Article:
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How it happens..........

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  1. 1. EARTHQUAKE ! By Deepak
  2. 2. Topics <ul><li>What is an earthquake? </li></ul><ul><li>What makes the earth quake? </li></ul><ul><li>Measuring Earthquakes. </li></ul><ul><li>Can we predict earthquakes? </li></ul><ul><li>Should you worry about earthquakes? </li></ul><ul><li>How can you minimize your risk? </li></ul><ul><li>TSUNAMI ! </li></ul>
  3. 3. What is an Earthquake? <ul><li>An earthquake is a shaking of the ground caused by the sudden breaking and movement of large sections (tectonic plates) of the earth's rocky outermost crust. The edges of the tectonic plates are marked by faults (or fractures). Most earthquakes occur along the fault lines when the plates slide past each other or collide against each other. </li></ul>
  4. 4. <ul><li>Tectonic Activity </li></ul><ul><li>Volcanic Activity </li></ul><ul><li>Meteoroids </li></ul><ul><li>Trucks </li></ul>What makes the earth quake ?
  5. 5. Tectonic Earthquakes <ul><li>where do earthquakes happen? </li></ul>
  6. 6. Earthquake map
  7. 7. Tectonics and Earthquakes <ul><li>Along what boundaries do DEEP earthquakes occur? </li></ul><ul><li>Along what boundaries do ONLY small earthquakes occur? </li></ul><ul><li>Along what boundaries does strike-slip motion occur? </li></ul>
  8. 8. FOCAL MECHANISMS <ul><li>The DIRECTION the ground moves in at seismometers tells us the direction of motion AT THE FOCUS. </li></ul>
  9. 10. Map views of bottom half of focal spheres
  10. 11. What does the focal mechanism for a strike-slip earthquake look like?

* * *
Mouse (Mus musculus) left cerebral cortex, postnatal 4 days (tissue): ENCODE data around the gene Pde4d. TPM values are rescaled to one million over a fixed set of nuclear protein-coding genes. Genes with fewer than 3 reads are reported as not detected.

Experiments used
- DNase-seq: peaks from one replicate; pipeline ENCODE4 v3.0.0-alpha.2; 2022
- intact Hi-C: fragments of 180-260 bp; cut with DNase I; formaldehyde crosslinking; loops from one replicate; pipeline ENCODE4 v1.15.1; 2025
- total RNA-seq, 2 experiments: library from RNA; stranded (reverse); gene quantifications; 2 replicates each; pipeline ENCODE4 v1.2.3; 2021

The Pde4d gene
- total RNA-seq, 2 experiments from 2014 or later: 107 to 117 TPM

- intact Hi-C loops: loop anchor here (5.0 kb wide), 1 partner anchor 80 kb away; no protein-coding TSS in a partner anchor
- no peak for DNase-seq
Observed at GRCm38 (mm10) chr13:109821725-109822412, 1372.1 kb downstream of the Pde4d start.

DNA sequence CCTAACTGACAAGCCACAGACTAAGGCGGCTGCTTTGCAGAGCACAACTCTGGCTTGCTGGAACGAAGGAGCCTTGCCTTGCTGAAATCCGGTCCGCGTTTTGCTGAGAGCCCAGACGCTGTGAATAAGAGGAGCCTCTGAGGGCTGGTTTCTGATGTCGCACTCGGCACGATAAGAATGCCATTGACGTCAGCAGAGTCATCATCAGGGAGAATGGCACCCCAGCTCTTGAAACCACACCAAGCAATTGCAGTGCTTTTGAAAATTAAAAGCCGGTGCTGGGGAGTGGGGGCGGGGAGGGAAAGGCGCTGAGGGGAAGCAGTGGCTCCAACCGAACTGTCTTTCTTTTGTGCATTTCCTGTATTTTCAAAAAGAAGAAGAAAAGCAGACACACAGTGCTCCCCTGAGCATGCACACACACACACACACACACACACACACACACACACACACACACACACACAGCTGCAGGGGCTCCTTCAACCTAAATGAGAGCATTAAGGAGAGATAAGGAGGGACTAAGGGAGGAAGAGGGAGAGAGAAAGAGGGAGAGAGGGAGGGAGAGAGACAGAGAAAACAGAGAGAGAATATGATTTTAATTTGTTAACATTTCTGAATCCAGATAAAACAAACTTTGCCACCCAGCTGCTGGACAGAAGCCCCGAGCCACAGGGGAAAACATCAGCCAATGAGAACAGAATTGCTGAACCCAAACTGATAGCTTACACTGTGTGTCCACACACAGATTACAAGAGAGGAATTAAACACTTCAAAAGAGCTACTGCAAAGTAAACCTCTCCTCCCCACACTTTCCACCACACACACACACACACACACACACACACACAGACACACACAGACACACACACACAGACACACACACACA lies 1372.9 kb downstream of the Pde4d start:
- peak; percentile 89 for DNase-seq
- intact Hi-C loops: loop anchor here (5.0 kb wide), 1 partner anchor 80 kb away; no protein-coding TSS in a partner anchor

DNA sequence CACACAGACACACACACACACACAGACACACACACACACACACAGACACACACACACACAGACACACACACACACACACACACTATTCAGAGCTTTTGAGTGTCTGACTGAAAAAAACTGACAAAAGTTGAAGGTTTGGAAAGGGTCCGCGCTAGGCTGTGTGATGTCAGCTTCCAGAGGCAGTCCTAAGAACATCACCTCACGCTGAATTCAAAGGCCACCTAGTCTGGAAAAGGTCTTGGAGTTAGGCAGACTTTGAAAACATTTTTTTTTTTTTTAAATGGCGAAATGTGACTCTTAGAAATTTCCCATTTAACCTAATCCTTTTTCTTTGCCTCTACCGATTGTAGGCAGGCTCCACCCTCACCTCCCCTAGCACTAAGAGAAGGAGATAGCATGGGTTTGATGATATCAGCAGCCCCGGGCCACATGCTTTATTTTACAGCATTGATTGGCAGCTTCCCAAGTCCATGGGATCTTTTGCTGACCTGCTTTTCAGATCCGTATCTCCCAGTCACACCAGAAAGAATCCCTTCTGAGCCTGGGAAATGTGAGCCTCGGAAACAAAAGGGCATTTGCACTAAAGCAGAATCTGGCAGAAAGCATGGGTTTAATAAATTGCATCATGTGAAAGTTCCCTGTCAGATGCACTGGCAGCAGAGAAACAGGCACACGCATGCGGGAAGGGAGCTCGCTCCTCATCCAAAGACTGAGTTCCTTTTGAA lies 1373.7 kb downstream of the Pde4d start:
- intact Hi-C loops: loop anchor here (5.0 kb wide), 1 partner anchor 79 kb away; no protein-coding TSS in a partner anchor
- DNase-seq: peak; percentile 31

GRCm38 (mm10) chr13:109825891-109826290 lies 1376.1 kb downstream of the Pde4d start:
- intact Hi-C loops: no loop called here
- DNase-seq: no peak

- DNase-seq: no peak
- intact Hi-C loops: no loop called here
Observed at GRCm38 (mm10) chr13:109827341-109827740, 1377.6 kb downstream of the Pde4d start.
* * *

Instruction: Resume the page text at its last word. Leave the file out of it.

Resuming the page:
11. 12. What does the focal mechanism for a strike-slip earthquake look like?
  12. 13. FOCAL MECHANISMS AND TECTONICS What is the relative motion? How many plates are shown?
  13. 14. If earthquakes occur along these plate boundaries, what will the focal Mechanisms look like?
  15. 18. MEASURING EARTHQUAKES <ul><li>Seismometers </li></ul><ul><li>Locating earthquakes </li></ul><ul><li>Discovering the interior of the earth </li></ul>
  16. 19. Chinese Seismoscope - first earthquake sensor
  17. 21. Seismograms from many stations for one earthquake
  18. 22. Earthquake Location if P and S-wave data are available
  19. 23. What if you only have P-wave arrivals at three seismometers… Can you locate the quake? Station: Arrival Time A 10:22:04 B 10:22:04 C 10:23:34
  20. 25. Interior of the Earth Almost everything we know about the deep interior of the earth comes from the study of seismic waves
  21. 28. Seismic velocities and density changes in the earth
  22. 29. Predicting Earthquakes <ul><li>types of prediction </li></ul><ul><ul><li>long-term </li></ul></ul><ul><ul><li>intermediate term </li></ul></ul><ul><ul><li>short term </li></ul></ul><ul><li>earthquake model </li></ul><ul><li>science, politics, and the law </li></ul>
  23. 30. How can you tell a VALID prediction from a scam? <ul><li>Three factors are needed: </li></ul><ul><ul><li>HOW LARGE will the quake be? </li></ul></ul><ul><ul><li>WHERE will it occur </li></ul></ul><ul><ul><li>WHEN will it happen </li></ul></ul><ul><li>Predicting very small earthquakes is easy - they occur all the time. </li></ul><ul><li>Predicting LARGE quakes may be impossible. </li></ul>
  24. 31. LONG-TERM Predictions (years to decades) are based on tectonic indicators - fault activity, distance to active faults, seismic gaps etc INTERMEDIATE-TERM: (Year to days) based on increased activity in an area SHORT-TERM: (Day to hours) very difficult, but very valuable Predictions should include STATISTICS, such as: “ There is an 80% probability that a magnitude 7.5 or larger earthquake will occur in the San Francisco area within the next two weeks.”